Creating a Bonsai from cuttings

Cuttings are a resonable way of starting a tree but yet again they will take some time to develop.

Most trees will take from cuttings, Pines however will not. Some species, Willow for example will root from a piece of wood as thick as your arm, if left in a bucket of water. You need to know a bit about the tree you are dealing with.

There are two types of cutting that interest us in bonsai, hardwood and softwood or 'semi-ripe'.

Hardwood cuttings

These are usually taken at the end of the growing season, from this years growth.

Dig a 'V' shaped trench about a spit (Spade depth) deep and put about 5cm of sharp sand in the bottom. Take your cuttings and have them about 12cm longer than the hole is deep. Dip the end in hormone rooting compound and place them in the trench, at about 6cm apart. Now fill the trench in. The following spring they will start into growth, leave them where they are through that year and dig them up the following spring.

Softwood cuttings

Are taken from this year's growth, usually in early summer. They should be kept in a shaded place as the sun will 'cook' them. Before taking them prepare a seed tray or pot and have a clear cover ready, a large plastic bag will do. The compost can be either 50:50 Peat:Sand, or 50:50 Peat:Pearlite. You may substitute the peat for a similar material such as coia (coconut)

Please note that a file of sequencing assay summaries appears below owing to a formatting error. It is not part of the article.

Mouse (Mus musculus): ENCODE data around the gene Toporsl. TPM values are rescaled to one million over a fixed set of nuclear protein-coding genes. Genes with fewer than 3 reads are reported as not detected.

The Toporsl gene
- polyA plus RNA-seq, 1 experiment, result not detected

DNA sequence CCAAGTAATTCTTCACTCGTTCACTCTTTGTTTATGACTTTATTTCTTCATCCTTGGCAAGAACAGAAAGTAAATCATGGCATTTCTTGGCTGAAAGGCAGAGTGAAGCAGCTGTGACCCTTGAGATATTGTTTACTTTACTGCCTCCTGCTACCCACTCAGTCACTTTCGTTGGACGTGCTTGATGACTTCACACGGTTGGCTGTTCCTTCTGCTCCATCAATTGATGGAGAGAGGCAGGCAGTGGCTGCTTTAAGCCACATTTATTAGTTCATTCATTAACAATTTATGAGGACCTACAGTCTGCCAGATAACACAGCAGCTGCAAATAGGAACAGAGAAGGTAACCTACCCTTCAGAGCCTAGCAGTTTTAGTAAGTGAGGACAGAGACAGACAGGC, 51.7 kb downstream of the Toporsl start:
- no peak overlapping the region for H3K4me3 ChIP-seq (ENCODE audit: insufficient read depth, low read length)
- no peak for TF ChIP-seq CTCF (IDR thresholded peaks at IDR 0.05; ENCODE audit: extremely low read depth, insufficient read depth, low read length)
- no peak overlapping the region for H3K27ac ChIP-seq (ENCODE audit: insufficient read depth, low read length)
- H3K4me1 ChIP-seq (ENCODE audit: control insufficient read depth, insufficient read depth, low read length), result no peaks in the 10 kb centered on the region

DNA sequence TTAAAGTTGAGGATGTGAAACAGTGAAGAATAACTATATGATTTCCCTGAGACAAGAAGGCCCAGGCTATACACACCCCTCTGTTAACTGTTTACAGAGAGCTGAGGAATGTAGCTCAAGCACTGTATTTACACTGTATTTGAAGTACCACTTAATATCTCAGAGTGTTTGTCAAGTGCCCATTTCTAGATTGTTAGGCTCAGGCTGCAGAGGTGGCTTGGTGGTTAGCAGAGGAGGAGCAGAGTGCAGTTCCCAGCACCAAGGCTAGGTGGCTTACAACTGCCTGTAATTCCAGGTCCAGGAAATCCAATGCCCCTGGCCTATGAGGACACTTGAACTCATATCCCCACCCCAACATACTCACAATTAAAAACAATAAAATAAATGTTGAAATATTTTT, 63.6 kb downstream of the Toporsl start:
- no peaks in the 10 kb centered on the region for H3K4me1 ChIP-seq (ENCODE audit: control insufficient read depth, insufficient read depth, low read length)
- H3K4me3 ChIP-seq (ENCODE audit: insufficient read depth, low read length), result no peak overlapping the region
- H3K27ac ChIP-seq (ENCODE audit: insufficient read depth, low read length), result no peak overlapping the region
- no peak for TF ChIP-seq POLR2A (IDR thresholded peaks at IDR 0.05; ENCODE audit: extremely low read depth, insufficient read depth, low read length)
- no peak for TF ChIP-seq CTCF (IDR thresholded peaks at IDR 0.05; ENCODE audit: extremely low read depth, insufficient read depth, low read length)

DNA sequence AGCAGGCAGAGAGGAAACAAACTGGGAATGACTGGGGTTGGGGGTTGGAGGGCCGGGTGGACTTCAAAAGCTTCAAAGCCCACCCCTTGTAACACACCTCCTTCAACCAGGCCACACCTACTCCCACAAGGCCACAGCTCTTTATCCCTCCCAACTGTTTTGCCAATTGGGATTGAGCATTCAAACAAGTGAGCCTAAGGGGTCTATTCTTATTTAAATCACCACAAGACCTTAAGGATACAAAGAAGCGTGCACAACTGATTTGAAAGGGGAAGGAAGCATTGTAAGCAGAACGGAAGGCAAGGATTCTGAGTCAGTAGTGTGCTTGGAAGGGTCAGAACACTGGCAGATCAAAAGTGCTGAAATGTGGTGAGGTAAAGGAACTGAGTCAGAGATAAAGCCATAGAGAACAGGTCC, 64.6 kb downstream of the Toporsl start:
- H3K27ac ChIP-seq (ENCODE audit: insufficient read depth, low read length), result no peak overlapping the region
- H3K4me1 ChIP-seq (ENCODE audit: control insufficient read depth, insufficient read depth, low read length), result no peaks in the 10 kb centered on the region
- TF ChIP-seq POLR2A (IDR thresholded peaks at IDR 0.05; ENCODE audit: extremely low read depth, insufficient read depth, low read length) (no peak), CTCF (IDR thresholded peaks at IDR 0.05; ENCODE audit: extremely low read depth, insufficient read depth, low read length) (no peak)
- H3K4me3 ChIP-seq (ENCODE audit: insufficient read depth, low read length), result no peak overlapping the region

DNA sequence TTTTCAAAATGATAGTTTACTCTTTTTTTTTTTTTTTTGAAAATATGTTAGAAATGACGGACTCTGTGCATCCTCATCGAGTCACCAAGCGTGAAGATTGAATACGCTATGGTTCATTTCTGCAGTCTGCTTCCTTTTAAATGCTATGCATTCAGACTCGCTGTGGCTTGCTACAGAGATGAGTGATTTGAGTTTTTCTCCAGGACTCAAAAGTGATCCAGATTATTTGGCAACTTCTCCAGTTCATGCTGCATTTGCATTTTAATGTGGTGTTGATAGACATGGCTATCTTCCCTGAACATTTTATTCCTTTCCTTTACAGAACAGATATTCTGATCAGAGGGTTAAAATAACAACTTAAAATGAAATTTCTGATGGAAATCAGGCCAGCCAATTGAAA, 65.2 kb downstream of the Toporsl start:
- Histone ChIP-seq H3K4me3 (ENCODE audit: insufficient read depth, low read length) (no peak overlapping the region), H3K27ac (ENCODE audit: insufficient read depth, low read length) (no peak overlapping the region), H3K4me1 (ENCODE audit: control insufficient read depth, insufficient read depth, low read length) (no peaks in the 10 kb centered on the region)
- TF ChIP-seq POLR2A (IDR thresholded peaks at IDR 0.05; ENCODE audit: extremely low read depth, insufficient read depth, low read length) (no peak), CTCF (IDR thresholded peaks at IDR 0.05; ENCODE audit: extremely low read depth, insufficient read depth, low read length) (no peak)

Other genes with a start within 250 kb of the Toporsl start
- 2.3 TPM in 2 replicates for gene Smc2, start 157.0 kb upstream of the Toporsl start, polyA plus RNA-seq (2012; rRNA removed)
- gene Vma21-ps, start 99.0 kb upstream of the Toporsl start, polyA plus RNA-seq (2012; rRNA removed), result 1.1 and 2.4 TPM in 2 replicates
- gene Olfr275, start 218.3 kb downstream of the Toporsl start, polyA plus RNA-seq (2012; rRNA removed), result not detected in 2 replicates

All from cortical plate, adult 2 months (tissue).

Take the strongest growth you can and remove any soft tips as these will rot. Leave about four leaves. Dip the end in rooting compound and insert into the compost, deep enough to avoid touching the bottom of the container. Make sure you press the soil firmly around each cutting. Water the lot thoroughly with a fungicide added. Now put the clear cover over the container.

leave them until new growth appears and if it is not to late in the season pot them on into individual pots.

Conifer cuttings

Most Conifers are easy to root from cuttings (Pines being the exception). They can be treated as softwood cuttings, but will take longer to root. When removing them from the stock plant break them off with a 'heel' of old wood. Take all foliage that will be below soil level off as this will rot.

If you are only taking a few cuttings you may put the cutting in a pot and seal it in a large plastic bag.


No matter wether you're taking a single cutting or a number in perhaps a seed tray, try to avoid the bottom of the cutting touching the bottom of the container as this will reduce the chances if the cutting 'striking'



Allen. C. Roffey 00:58 07/01/2006